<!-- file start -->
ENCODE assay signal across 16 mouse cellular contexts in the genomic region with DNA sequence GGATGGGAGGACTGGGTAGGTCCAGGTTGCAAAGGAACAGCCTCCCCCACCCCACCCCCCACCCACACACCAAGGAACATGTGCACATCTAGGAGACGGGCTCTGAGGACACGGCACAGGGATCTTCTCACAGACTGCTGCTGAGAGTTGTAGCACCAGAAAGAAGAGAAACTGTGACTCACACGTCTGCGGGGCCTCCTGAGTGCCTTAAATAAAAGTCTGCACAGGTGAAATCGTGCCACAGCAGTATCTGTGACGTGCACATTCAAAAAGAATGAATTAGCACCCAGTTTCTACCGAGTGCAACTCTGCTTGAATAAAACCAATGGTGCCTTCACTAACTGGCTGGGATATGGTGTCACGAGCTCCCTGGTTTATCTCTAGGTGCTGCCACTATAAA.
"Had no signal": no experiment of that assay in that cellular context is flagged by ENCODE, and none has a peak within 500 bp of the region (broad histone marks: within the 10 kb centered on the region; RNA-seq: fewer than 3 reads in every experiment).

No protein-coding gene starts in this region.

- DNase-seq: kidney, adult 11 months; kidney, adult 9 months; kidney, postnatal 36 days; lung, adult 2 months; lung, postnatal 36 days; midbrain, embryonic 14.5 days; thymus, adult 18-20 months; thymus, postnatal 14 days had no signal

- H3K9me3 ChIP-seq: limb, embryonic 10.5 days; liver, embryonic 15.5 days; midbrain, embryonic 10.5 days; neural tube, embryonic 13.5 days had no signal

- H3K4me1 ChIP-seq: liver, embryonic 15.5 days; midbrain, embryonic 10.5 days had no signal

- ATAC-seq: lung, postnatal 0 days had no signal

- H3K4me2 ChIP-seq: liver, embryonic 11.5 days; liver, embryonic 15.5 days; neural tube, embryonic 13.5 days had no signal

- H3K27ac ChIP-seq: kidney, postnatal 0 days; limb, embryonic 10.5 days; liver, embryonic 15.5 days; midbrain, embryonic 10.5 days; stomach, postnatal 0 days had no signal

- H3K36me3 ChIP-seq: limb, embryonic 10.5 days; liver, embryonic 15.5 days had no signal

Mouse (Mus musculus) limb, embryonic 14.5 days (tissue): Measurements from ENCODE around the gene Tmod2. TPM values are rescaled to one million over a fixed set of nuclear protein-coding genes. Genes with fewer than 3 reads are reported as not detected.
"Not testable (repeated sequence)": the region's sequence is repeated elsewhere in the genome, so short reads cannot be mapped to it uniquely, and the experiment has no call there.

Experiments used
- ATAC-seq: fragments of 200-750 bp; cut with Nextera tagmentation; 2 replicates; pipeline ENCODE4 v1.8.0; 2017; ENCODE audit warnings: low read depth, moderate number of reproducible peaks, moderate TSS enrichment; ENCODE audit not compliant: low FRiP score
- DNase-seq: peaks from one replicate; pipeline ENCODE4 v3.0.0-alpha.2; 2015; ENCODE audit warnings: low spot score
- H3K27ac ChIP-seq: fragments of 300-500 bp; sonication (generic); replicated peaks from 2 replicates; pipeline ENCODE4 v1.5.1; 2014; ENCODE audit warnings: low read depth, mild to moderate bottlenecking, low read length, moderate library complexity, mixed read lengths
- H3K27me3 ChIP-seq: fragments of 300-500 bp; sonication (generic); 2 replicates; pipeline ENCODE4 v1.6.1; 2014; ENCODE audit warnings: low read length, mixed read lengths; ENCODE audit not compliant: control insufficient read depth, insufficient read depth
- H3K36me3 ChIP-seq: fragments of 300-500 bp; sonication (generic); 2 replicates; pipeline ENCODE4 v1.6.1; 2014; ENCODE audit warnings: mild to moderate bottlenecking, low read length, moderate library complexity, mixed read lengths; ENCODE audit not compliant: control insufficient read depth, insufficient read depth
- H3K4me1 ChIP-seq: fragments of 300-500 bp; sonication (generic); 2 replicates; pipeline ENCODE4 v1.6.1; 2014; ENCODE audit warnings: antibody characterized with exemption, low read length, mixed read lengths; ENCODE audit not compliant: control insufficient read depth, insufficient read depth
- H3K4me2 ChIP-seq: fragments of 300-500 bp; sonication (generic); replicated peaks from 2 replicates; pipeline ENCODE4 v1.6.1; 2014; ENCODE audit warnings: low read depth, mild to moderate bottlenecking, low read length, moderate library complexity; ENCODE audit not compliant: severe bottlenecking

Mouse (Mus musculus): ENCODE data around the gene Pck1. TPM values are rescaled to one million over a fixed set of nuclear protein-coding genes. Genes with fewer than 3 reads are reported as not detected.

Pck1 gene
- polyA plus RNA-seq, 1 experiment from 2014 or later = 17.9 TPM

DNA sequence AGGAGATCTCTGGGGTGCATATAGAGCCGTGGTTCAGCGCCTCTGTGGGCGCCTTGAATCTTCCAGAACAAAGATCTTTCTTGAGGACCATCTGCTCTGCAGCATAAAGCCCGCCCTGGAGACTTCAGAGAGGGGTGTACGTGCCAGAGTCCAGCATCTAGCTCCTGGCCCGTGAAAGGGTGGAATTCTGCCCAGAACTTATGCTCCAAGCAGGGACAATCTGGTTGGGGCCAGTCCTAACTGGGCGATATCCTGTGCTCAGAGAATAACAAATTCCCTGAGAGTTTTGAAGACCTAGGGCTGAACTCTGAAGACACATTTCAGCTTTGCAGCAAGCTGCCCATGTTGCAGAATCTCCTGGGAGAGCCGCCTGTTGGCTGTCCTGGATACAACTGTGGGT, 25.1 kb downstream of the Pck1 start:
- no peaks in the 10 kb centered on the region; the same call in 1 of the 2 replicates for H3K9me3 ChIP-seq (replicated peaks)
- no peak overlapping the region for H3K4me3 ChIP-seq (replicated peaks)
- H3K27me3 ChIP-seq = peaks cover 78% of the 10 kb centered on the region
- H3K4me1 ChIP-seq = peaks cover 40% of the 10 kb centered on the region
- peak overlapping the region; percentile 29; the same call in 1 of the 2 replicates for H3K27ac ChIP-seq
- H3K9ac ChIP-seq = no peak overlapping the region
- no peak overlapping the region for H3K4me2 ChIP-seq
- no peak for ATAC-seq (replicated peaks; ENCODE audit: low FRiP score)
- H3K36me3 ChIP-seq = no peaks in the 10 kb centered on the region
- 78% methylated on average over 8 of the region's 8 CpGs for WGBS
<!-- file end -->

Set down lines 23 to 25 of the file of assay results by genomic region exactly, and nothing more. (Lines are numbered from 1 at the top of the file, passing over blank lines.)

- polyA plus RNA-seq, 1 experiment from 2014 or later = 17.9 TPM

DNA sequence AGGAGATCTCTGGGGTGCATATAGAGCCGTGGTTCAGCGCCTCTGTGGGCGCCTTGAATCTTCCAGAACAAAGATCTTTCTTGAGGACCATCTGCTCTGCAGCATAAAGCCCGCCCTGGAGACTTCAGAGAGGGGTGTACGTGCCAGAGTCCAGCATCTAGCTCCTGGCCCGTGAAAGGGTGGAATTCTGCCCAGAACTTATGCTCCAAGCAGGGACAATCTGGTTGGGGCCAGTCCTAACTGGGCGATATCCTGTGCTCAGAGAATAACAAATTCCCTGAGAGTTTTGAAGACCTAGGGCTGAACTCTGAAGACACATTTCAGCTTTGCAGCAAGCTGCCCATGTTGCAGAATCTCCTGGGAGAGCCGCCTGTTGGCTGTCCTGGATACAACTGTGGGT, 25.1 kb downstream of the Pck1 start:
- no peaks in the 10 kb centered on the region; the same call in 1 of the 2 replicates for H3K9me3 ChIP-seq (replicated peaks)